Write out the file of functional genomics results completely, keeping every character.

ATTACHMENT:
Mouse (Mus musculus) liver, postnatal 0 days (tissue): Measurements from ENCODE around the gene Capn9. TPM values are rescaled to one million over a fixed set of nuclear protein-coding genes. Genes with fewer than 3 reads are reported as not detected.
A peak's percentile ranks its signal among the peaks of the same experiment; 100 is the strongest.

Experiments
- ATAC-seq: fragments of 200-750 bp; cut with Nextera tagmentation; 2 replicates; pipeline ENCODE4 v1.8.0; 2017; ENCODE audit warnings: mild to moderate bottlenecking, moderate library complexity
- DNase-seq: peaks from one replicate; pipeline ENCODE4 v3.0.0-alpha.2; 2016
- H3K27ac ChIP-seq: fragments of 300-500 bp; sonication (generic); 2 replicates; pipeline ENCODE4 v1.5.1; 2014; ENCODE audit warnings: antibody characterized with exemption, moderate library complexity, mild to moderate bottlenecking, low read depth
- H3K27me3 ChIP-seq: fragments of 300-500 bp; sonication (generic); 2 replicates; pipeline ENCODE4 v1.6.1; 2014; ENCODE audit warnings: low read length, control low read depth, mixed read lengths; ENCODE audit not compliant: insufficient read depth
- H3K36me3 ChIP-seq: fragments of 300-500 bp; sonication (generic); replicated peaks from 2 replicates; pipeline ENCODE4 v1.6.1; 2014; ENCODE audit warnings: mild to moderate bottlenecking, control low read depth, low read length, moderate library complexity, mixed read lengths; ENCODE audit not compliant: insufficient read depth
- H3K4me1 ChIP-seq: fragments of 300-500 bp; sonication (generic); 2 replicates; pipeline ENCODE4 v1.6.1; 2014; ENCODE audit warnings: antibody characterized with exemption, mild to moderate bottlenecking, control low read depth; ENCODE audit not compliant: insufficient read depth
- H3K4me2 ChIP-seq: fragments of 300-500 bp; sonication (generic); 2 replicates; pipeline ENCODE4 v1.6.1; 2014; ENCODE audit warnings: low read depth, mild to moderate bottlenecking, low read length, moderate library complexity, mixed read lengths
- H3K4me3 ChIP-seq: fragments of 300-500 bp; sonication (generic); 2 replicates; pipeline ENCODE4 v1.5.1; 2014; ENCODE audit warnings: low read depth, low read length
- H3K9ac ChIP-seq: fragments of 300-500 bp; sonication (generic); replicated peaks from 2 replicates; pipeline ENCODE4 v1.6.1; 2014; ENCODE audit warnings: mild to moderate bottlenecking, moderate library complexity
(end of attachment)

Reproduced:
Mouse (Mus musculus) liver, postnatal 0 days (tissue): Measurements from ENCODE around the gene Capn9. TPM values are rescaled to one million over a fixed set of nuclear protein-coding genes. Genes with fewer than 3 reads are reported as not detected.
A peak's percentile ranks its signal among the peaks of the same experiment; 100 is the strongest.

Experiments
- ATAC-seq: fragments of 200-750 bp; cut with Nextera tagmentation; 2 replicates; pipeline ENCODE4 v1.8.0; 2017; ENCODE audit warnings: mild to moderate bottlenecking, moderate library complexity
- DNase-seq: peaks from one replicate; pipeline ENCODE4 v3.0.0-alpha.2; 2016
- H3K27ac ChIP-seq: fragments of 300-500 bp; sonication (generic); 2 replicates; pipeline ENCODE4 v1.5.1; 2014; ENCODE audit warnings: antibody characterized with exemption, moderate library complexity, mild to moderate bottlenecking, low read depth
- H3K27me3 ChIP-seq: fragments of 300-500 bp; sonication (generic); 2 replicates; pipeline ENCODE4 v1.6.1; 2014; ENCODE audit warnings: low read length, control low read depth, mixed read lengths; ENCODE audit not compliant: insufficient read depth
- H3K36me3 ChIP-seq: fragments of 300-500 bp; sonication (generic); replicated peaks from 2 replicates; pipeline ENCODE4 v1.6.1; 2014; ENCODE audit warnings: mild to moderate bottlenecking, control low read depth, low read length, moderate library complexity, mixed read lengths; ENCODE audit not compliant: insufficient read depth
- H3K4me1 ChIP-seq: fragments of 300-500 bp; sonication (generic); 2 replicates; pipeline ENCODE4 v1.6.1; 2014; ENCODE audit warnings: antibody characterized with exemption, mild to moderate bottlenecking, control low read depth; ENCODE audit not compliant: insufficient read depth
- H3K4me2 ChIP-seq: fragments of 300-500 bp; sonication (generic); 2 replicates; pipeline ENCODE4 v1.6.1; 2014; ENCODE audit warnings: low read depth, mild to moderate bottlenecking, low read length, moderate library complexity, mixed read lengths
- H3K4me3 ChIP-seq: fragments of 300-500 bp; sonication (generic); 2 replicates; pipeline ENCODE4 v1.5.1; 2014; ENCODE audit warnings: low read depth, low read length
- H3K9ac ChIP-seq: fragments of 300-500 bp; sonication (generic); replicated peaks from 2 replicates; pipeline ENCODE4 v1.6.1; 2014; ENCODE audit warnings: mild to moderate bottlenecking, moderate library complexity